Quentin Tarantino denounces François Truffaut: a “clumsy amateur”

Although Tarantino isn’t a fan of the French New Wave legend, he picked ‘The Story of Adele H’ as a Truffaut film he enjoyed.

Quentin Tarantino

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Say what you want about Quentin Tarantino, but he never backs down from a controversial take. The filmmaker has made a career out of his ability to elevate the exploitation films he loves to the rank of art, and has never hesitated to defend the cinema that inspired him. And his tendency to appreciate the lowbrow goes hand in hand with a willingness to criticize some of cinema’s most revered figures when he thinks the praise they receive is unwarranted.

Sight & Sound’s September issue features an interview with Tarantino and his “Video Archives Podcast” co-host, Roger Avary, and highlighted several notable excerpts from their podcast. As usual, Tarantino didn’t mince words when discussing his opinions on the film. By evoking the films of Claude Chabrol on an episode of the show, he found the time to criticize the work of François Truffaut, in particular the thrillers that the director made later in his career.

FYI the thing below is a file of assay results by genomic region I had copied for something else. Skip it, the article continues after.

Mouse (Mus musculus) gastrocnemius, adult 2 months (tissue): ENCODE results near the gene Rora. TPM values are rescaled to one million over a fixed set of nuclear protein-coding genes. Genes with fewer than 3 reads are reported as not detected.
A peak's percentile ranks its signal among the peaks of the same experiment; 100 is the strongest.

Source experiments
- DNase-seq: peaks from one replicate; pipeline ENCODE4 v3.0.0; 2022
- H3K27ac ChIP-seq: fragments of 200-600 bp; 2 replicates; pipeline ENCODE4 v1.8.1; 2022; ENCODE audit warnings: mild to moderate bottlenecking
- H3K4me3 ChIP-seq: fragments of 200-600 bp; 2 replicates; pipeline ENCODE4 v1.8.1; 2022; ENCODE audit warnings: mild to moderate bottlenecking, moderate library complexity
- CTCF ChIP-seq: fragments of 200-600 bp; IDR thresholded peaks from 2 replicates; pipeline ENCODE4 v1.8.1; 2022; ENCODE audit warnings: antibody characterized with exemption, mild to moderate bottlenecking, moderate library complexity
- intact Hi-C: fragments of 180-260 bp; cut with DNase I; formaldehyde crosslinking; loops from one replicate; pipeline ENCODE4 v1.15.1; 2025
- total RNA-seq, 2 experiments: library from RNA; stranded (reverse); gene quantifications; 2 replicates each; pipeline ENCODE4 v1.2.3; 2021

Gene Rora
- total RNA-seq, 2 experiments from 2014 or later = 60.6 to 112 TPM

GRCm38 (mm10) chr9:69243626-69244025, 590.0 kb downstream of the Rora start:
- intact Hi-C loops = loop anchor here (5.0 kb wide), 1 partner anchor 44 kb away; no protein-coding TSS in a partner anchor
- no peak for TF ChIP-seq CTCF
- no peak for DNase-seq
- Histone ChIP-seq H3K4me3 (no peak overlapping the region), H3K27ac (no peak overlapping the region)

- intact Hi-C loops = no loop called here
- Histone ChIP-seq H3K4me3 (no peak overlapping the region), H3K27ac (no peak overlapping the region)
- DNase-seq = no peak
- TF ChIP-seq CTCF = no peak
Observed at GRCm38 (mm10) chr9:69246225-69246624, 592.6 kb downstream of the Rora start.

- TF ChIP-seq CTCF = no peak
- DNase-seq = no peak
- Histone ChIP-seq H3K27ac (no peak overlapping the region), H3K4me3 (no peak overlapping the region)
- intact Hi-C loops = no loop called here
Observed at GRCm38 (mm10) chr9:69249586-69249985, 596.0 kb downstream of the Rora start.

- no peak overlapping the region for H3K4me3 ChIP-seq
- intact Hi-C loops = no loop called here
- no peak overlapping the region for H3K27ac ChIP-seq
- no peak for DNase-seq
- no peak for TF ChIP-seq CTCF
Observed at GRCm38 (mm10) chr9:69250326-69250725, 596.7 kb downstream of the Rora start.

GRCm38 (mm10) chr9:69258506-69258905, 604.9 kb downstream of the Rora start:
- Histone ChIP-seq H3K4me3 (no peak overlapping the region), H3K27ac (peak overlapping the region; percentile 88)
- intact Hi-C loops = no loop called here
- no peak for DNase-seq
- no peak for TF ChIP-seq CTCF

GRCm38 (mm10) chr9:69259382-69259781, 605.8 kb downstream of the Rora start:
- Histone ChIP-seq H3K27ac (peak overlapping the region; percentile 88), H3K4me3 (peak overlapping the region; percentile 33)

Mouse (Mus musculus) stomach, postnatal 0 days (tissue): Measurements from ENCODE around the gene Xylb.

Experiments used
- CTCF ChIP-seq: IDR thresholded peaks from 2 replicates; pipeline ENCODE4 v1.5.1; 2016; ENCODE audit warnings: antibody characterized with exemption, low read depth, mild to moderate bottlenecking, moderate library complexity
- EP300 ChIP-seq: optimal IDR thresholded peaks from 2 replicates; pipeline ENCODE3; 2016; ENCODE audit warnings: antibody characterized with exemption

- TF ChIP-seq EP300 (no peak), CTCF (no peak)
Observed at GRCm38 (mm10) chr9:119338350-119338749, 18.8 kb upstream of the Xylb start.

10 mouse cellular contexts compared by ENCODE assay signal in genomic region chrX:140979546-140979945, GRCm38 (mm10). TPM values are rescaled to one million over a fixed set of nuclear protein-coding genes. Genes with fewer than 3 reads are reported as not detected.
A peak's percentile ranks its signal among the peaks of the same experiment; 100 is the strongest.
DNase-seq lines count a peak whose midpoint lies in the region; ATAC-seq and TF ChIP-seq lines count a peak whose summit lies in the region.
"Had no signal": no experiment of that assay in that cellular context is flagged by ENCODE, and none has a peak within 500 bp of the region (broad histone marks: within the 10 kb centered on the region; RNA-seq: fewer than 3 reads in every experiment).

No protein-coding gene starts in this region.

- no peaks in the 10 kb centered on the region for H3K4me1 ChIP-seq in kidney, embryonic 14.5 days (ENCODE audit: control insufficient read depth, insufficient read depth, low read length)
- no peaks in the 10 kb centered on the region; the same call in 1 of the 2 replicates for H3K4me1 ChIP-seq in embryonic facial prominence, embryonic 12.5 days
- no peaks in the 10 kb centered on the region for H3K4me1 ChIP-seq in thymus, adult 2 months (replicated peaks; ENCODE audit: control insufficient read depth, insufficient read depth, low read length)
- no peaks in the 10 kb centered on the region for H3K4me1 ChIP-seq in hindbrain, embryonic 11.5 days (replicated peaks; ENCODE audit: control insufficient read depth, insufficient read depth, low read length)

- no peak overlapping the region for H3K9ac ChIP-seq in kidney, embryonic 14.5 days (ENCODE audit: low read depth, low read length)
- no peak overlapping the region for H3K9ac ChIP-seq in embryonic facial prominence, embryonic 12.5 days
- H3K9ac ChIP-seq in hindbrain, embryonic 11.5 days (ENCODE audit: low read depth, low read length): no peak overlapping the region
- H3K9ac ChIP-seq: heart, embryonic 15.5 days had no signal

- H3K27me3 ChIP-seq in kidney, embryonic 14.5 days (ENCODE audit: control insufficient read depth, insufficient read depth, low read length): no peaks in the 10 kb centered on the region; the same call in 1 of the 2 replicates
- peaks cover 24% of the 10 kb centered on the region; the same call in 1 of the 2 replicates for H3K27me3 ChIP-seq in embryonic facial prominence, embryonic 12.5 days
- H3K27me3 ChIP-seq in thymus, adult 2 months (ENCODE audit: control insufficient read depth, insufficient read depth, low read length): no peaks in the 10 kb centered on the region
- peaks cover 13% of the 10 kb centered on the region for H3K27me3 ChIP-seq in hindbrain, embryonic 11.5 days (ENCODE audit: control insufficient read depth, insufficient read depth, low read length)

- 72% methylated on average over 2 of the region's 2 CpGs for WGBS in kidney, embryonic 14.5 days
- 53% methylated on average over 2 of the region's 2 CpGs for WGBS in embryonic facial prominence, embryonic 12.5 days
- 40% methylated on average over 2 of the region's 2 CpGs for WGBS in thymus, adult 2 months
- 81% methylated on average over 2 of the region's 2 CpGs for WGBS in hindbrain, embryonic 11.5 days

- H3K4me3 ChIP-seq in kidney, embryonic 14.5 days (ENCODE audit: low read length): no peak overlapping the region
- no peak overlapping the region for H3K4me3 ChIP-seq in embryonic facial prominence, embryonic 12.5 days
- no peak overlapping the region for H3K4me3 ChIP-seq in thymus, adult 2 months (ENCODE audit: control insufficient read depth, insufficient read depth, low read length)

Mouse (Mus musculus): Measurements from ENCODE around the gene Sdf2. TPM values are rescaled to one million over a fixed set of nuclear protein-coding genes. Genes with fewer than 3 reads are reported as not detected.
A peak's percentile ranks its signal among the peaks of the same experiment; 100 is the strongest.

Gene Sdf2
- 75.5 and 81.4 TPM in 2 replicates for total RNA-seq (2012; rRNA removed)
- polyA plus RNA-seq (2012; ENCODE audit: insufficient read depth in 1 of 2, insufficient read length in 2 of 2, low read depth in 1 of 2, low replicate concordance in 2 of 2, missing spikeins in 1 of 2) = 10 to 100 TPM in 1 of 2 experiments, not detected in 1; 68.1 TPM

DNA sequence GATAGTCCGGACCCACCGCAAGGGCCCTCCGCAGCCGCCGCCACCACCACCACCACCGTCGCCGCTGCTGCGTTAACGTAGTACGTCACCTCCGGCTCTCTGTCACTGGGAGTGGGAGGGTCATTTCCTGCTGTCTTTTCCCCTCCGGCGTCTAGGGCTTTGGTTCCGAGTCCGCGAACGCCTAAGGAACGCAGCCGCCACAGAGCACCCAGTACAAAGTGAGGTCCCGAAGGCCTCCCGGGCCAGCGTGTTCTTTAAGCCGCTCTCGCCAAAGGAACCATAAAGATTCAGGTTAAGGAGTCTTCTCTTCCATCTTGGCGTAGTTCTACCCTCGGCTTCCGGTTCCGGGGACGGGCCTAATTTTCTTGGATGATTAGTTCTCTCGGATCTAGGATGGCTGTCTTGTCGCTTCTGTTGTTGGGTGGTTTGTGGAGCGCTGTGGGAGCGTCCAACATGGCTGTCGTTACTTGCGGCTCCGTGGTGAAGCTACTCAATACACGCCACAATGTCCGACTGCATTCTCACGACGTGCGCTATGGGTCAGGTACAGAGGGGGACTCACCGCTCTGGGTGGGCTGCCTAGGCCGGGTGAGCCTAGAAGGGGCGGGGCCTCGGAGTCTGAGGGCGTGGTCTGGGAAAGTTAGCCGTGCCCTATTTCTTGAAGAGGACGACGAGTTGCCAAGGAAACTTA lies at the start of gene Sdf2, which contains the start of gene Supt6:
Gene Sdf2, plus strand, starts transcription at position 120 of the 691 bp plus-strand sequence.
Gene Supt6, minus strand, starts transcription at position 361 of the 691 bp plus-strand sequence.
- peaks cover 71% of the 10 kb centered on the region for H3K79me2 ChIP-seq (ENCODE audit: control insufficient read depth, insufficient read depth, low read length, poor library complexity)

“[Chabrol’s] the thrillers are considerably better than the abyssal Truffaut-Hitchcock movies, which in my opinion are just awful,” Tarantino said. “I’m not that much of a Truffaut fan anyway. There are a few exceptions, the main one being “The Story of Adele H.” But for the most part, I feel for Truffaut what I feel for Ed Wood. I think he’s a very passionate and clumsy amateur.

This is not the first time that Tarantino has issued a critical opinion on Truffaut. He spends a lot of time in his novel “Once Upon a Time in Hollywood” revealing Cliff Booth’s negative reaction to a screening of “The 400 Blows” and “Jules and Jim.” Although Tarantino argued that Booth’s cinematic views discussed in the novel do not necessarily reflect his own, he had no trouble offering criticisms of some of the author’s best-loved works.

“He tried Truffaut twice, but he didn’t answer him. Not because the movies were boring (they were), but that wasn’t the only reason Cliff didn’t respond. The first two films he saw (in a Truffaut feature double) just didn’t grab him. The first film, “Les 400 coups”, left him cold. He really didn’t understand why that little boy did half the shit he did,” Tarantino wrote in the novel. “And he thought the mopey dopes in ‘Jules and Jim’ were a fucking chore.”

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